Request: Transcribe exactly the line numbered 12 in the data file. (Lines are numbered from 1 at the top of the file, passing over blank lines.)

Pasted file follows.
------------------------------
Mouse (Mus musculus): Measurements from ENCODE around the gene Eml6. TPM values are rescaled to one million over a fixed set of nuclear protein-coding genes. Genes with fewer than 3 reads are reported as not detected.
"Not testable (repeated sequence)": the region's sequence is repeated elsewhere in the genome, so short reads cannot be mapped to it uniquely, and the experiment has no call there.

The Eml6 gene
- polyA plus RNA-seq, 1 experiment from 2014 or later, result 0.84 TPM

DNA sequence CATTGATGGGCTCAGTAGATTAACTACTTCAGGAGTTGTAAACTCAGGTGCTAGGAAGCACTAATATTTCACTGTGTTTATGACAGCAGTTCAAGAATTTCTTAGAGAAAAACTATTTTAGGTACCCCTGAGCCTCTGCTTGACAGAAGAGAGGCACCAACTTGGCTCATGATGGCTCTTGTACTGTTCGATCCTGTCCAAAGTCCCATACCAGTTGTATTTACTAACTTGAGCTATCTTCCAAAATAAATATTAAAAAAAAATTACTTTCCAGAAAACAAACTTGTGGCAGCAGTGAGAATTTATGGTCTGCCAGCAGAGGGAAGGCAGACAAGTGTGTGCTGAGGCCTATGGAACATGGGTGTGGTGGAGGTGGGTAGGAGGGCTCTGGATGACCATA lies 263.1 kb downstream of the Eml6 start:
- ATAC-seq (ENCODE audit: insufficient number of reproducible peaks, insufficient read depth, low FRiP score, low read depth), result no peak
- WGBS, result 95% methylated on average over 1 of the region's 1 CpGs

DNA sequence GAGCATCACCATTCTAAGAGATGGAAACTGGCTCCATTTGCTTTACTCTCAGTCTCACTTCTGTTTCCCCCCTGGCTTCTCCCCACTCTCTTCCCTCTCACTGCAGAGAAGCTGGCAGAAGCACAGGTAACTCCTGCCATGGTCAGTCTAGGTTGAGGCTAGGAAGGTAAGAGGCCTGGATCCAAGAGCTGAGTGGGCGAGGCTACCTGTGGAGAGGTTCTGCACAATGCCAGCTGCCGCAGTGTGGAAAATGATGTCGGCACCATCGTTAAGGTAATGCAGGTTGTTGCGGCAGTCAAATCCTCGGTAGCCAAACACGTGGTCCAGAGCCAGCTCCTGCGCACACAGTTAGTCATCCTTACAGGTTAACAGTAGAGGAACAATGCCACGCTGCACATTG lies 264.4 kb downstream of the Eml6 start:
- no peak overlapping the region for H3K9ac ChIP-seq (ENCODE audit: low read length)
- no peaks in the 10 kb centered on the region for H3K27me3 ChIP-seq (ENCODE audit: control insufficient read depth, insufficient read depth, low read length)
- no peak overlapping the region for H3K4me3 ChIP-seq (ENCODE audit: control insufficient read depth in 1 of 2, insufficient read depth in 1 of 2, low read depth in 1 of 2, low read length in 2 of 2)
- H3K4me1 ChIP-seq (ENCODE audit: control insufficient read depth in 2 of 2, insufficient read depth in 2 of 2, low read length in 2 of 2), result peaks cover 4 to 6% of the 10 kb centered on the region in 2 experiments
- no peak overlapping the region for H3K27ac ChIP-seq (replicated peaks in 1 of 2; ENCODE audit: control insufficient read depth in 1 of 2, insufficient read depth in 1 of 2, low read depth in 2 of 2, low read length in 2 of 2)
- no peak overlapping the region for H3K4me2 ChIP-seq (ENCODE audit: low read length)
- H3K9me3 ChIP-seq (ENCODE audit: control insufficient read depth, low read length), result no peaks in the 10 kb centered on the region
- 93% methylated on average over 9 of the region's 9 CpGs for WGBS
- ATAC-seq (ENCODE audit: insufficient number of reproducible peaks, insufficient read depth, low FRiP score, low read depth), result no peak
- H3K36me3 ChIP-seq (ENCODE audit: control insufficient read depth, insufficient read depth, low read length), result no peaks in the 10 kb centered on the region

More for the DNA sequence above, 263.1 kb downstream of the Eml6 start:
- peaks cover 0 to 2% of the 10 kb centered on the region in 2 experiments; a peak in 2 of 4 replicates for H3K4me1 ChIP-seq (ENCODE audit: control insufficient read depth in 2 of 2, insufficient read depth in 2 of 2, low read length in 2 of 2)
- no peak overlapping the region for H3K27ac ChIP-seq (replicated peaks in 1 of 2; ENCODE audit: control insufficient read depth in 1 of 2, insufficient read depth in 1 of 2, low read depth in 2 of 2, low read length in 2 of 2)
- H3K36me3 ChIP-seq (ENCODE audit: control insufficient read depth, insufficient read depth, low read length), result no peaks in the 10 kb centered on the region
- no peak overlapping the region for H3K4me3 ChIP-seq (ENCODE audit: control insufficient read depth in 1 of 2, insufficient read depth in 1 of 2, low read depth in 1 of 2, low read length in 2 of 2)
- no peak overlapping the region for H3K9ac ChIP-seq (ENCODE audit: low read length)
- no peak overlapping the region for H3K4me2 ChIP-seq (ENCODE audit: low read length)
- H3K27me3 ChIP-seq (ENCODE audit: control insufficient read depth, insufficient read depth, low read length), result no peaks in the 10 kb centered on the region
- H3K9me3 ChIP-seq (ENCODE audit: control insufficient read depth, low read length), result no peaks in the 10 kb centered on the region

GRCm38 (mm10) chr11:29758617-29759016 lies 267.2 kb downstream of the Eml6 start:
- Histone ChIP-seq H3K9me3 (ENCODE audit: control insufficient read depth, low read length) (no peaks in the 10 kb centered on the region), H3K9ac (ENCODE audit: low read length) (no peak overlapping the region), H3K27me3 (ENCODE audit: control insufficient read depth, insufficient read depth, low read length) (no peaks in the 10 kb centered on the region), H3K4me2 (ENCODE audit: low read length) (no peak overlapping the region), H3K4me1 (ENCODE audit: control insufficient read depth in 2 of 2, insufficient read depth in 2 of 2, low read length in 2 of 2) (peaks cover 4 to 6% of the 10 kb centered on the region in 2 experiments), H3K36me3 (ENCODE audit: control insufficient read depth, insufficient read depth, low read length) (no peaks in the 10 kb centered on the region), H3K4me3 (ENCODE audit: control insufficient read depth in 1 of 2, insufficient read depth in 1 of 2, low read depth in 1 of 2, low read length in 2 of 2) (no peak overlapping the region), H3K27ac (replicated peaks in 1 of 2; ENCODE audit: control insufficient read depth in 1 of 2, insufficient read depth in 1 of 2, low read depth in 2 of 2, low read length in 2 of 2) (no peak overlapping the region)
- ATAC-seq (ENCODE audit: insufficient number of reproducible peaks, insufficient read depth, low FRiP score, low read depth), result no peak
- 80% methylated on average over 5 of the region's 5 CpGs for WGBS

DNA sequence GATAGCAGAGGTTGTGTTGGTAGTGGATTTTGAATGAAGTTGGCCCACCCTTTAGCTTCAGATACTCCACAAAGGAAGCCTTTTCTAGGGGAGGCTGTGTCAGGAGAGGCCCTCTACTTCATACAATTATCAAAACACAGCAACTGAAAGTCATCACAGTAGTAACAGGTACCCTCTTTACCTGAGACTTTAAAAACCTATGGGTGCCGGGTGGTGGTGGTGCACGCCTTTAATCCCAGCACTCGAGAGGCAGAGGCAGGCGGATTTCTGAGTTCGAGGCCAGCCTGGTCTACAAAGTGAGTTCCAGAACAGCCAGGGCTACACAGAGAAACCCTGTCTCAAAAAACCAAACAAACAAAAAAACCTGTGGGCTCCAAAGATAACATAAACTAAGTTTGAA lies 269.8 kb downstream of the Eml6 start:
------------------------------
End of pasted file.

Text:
- H3K4me1 ChIP-seq (ENCODE audit: control insufficient read depth in 2 of 2, insufficient read depth in 2 of 2, low read length in 2 of 2), result peaks cover 4 to 6% of the 10 kb centered on the region in 2 experiments